How To Safeguard Your Privacy

Back in the “good ol’ daze” privacy was a very personal thing for most people. Now, in the digital age, privacy has taken on a new meaning: keeping your online property secure is just as important as your physical possessions. And the thieves (hackers) don’t discriminate; in fact, older less tech-savvy people can be easy-picking for those who want to gain access to private information.

A good password has become the first line of defence against digital theft. We can play a big part in protecting our privacy by using a password that is not going to be easy to pick. Good, unique passwords are the key to protecting yourself against being on the receiving end of being hacked.

If you’re playing ostrich when it comes to heeding advice to create more unique and secure codes, you’re not Robinson Whatshisname. The most common passwords, compiled from more than 3.3 million leaked passwords in 2014 from North America and Western Europe, show users are not taking the threat seriously. Some people still use passwords such as; ’123456′, single words such as ‘password’, ‘football’, ‘dragon’, or even their kid’s name, and wonder why they’re being hacked or have their identities stolen.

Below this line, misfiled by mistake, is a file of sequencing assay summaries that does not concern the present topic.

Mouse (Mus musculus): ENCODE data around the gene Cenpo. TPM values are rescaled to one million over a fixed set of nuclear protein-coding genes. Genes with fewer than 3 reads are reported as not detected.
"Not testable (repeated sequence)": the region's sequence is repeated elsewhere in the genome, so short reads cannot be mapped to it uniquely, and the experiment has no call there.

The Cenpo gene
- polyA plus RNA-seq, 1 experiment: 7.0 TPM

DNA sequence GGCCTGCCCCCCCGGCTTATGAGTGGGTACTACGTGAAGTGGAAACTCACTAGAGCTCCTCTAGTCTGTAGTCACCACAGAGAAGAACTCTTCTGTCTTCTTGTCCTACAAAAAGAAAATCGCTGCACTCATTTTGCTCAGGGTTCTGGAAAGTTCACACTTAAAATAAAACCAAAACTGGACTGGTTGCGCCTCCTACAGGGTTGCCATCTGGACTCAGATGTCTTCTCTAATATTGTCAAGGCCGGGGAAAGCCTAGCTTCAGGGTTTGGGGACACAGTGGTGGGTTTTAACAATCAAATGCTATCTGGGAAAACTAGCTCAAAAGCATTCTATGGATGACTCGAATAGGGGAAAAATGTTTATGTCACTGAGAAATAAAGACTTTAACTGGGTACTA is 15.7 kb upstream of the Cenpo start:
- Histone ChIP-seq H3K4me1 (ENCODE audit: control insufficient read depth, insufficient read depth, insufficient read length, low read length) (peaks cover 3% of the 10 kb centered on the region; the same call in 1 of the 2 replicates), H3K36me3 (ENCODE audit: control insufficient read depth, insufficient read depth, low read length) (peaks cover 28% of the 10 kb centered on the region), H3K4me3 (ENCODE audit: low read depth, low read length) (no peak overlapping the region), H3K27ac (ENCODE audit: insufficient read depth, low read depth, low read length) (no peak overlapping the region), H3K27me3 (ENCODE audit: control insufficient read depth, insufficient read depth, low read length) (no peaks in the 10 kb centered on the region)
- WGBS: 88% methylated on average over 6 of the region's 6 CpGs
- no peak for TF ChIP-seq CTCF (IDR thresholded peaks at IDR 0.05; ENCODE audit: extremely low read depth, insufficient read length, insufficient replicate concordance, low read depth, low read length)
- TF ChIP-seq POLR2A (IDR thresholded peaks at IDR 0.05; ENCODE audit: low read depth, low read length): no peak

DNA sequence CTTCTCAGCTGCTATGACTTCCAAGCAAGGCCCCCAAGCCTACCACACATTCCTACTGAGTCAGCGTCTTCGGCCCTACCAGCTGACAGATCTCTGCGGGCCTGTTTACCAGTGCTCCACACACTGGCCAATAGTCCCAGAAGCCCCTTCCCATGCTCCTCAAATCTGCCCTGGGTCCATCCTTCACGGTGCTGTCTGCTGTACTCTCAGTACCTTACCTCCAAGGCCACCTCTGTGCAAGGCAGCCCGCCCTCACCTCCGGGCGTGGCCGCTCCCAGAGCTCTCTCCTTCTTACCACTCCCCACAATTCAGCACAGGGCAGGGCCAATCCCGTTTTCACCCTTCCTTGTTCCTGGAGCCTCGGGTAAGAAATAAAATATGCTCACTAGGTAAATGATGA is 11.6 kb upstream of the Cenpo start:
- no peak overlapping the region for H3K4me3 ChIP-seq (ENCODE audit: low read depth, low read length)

The bad guys know what passwords to try. You wouldn’t leave your front door unlocked, so why make it easy for people to get into your email, bank, or Wi-Fi

The best passwords, we’re told, use a combination of letters, numbers and capitalisation, and are often best based on phrases or sentences well known to the user. The phrase or sentence, of course, must mean something to you so you can easily remember it. Or, you could use an acronym of your favourite saying, interspersed with numbers and symbols, so it looks like gibberish. Say, for example, an old favourite of yours is ‘roses are red and violets are blue’ and you like number 7. You could set your password as ’7RaR&VaB7′. This is difficult to guess, yet easy to remember.

Listen up fellow-oldies! While you’re at safeguarding your privacy, try using different passwords for each account you have. If that task seems too daunting there are service providers who can help (for a price, of course).

If safeguarding your privacy is an issue for you, just go to http://www.justasktom.com and search ‘privacy’. If you’d like a free copy of anything you find, just let Neil know ([email protected]) and a digital copy will be with you, pronto.

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